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Martha Grimes lives in Washington, D.C., and Santa Fe, NM.
YA‘Swirling in a fog of hints and possibilities, Hotel Paradise leaves readers pondering and replaying the story over and over again. Told from the point of view of a bright 12-year-old girl and set in small-town America, it begs comparison with Olive Burns's Cold Sassy Tree (Ticknor & Fields, 1984) and Harper Lee's To Kill a Mockingbird. With her father dead, her older brother occupied with his own pursuits, and her mother obsessed by the managing of Hotel Paradise, the young heroine is ignored and adrift. Friendless except for the few adults in the nearby town who take an interest in her, she is nameless until the end of the book. She becomes obsessed by an event that occurred 40 years previously, the drowning of another ignored and unloved 12-year-old, Mary-Evelyn Devereau. When a Devereau relative is found murdered, the narrator sets out to connect all the clues and solve the mystery. Grimes's depiction of the main character's observations and imagination rings true. This book should appeal to YAs in its descriptions of family, adults, and life situations from a young person's point of view. The lack of a neat ending may be disappointing at first, but there is so much food for thought in this book that many teens will find it enjoyable and thought-provoking.‘Carol DeAngelo, Garcia Consulting Inc., at EPA, Washington, D.C.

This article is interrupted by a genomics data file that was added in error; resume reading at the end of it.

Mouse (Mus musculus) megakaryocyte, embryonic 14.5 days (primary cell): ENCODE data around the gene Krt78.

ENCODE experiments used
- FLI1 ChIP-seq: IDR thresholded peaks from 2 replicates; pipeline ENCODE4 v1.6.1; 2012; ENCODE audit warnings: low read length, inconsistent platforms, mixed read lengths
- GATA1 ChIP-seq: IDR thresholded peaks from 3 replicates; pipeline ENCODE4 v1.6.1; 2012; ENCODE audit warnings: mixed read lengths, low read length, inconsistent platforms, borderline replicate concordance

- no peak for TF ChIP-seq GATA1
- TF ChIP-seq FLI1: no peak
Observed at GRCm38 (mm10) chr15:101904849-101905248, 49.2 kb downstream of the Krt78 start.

Grimes's mystery-spinning skills take a backseat to character development and human relationships in her second, quite appealing "literary'' novel (after The End of the Pier). She etches an enchanting portrait of spunky Emma Graham, the 12-year-old narrator, an incorrigibly inquisitive girl with a love of rib-sticking food. Tethered to table-waiting responsibilities in the family's frayed-at-the-edges resort hotel, Emma's only connection to youngsters her age is her consuming interest in the death by drowning of another 12-year-old girl 40 years ago: wearing a party dress, Mary-Evelyn Devereau apparently fell from a rowboat on nearby Spirit Lake in the middle of the night. Cleverly manipulating crotchety old ladies and backwoodsy old men in her pursuit of answers, Emma discovers that Mary-Evelyn's aunt Rose ran off with Ben Queen. The recent murder of their daughter, Fern Queen, and the spectral presence of a girl resembling the deceased Rose compound Emma's quest. Emma's take on the colorful characters in her small-town world‘from the "bedeviled by silence" retarded Wood brothers to her great aunt Aurora, who lives on gin and fried chicken delivered by hotel dumbwaiter‘makes this both a provocative study of lonely people and a delightful read. The suspense is value-added. (May)
"Utterly engaging".-- The Washington Post Book World